[During the 1st Zulu War (1879) in Glasgow Natal, a doctor attends to a patient whose leg is, er...missing.]
Dr. Livingstone: Well, this is nothing to worry about.
Perkins: Oh, good.
Dr. Livingstone: Eh, there's a lot of it about - probably a virus.
. . .
Perkins: So, it'll, uh... it'll just grow back again, will it?
Dr. Livingstone: Ah... I think I'd... better come clean with you about this. It's, um... it's... not a virus, I'm afraid. You see, a virus is what we doctors call "very, very small". So small, it could not possibly have made off with the whole leg. What we're looking here for is, I think - and this is no more than an educated guess, I'd like to make that clear - is some multicellular life form with stripes, huge, razor-sharp teeth about eleven foot long, and of the genus felis horribilis - what we doctors, in fact, call a tiger.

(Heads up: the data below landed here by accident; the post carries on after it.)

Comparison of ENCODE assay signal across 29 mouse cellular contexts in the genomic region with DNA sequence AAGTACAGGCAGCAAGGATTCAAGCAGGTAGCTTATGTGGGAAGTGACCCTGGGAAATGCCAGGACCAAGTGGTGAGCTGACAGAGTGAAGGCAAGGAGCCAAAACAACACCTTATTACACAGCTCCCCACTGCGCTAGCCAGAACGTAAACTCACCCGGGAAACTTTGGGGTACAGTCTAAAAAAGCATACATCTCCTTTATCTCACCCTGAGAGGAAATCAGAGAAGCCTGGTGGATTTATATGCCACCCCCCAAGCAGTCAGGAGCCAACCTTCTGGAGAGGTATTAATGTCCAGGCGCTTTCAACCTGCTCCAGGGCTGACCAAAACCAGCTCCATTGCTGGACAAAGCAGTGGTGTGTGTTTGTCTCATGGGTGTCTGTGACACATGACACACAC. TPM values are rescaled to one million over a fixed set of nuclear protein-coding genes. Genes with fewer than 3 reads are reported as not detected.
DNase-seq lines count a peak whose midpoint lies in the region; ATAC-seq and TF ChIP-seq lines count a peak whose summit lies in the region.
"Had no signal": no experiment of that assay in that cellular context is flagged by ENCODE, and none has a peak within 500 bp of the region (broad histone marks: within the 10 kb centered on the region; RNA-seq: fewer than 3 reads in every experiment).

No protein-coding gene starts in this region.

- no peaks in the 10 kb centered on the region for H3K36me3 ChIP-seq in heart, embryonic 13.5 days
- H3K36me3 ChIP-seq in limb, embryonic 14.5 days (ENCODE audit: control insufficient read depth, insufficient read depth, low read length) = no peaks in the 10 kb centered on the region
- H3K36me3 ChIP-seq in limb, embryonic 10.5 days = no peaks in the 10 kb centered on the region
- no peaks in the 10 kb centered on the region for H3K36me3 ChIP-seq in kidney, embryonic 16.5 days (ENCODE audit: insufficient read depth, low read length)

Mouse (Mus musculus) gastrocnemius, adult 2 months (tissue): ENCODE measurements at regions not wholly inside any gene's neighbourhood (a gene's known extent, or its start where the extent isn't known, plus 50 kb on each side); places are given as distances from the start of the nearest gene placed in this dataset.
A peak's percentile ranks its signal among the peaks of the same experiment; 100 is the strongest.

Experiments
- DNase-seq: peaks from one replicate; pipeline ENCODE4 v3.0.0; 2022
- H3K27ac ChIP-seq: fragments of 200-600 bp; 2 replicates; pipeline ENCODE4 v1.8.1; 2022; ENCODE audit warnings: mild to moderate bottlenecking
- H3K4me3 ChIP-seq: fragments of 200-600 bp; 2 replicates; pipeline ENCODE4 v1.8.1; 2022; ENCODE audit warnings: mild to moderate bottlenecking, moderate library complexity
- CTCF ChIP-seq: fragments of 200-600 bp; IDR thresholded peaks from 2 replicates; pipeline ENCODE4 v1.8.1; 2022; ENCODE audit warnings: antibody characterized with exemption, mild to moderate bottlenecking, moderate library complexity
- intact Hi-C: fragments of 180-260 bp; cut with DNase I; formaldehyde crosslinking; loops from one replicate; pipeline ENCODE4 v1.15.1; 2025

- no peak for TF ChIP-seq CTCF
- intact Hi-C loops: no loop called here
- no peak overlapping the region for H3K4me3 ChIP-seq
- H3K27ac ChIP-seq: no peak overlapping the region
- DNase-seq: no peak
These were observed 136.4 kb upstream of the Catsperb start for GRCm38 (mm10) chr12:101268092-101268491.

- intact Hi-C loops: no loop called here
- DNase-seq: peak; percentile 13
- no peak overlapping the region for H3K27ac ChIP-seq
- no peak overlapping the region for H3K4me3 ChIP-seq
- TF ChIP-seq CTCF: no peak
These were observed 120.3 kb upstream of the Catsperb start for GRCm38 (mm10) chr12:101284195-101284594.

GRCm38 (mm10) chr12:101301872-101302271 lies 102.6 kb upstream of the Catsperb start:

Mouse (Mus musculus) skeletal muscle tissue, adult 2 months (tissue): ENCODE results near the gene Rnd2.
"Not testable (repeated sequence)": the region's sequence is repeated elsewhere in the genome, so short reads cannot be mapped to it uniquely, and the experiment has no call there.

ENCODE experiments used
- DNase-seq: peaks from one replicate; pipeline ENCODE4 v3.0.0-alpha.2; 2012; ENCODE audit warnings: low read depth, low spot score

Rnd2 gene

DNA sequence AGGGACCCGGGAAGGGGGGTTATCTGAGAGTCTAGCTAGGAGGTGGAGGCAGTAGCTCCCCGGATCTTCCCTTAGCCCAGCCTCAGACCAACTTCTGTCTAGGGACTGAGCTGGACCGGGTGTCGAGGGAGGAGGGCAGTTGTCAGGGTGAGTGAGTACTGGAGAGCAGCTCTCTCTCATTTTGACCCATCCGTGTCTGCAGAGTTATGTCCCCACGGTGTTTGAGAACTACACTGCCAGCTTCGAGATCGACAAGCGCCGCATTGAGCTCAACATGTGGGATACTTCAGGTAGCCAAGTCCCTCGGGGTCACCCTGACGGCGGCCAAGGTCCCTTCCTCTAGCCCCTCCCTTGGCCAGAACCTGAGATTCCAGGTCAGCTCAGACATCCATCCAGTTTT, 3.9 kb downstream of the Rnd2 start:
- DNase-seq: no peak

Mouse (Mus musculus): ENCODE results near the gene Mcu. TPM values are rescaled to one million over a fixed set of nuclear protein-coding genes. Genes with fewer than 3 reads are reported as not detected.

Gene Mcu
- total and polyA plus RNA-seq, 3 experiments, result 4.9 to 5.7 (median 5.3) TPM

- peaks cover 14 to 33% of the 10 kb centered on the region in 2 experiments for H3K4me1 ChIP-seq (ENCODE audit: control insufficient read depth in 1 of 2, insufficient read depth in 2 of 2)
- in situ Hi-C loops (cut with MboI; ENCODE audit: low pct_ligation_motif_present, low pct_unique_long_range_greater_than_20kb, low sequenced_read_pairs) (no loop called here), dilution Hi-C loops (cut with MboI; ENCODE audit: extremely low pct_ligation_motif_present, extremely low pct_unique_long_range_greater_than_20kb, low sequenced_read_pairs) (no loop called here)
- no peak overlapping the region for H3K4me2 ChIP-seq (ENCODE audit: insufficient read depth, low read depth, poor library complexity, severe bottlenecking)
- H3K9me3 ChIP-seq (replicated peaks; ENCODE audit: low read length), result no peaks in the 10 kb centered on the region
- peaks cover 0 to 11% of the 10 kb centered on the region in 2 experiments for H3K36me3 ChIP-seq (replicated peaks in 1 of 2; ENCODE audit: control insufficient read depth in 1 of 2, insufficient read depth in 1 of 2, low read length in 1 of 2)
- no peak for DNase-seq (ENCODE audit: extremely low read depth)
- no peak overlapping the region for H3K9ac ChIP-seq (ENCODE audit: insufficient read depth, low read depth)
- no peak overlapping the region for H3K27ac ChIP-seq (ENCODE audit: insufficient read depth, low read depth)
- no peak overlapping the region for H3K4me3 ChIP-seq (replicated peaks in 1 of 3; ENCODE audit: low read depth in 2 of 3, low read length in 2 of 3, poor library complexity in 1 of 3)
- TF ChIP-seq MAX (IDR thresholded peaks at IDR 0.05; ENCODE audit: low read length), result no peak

Ainsworth, Pakenham-Walsh, Perkins: [in unison] A tiger?
[Outside, the British troops and the Zulus cease fighting.]
British Troops, Zulus: A tiger?
[As the Zulus flee, the British troops collapse to the ground. Back in the medical tent...]
Pakenham-Walsh: A tiger, in Africa?
Pakenham-Walsh: A TIGER, IN AFRICA?!
Ainsworth: Ah, well, it- it has...probably escaped from a zoo.
Pakenham-Walsh: Doesn't sound very likely to me.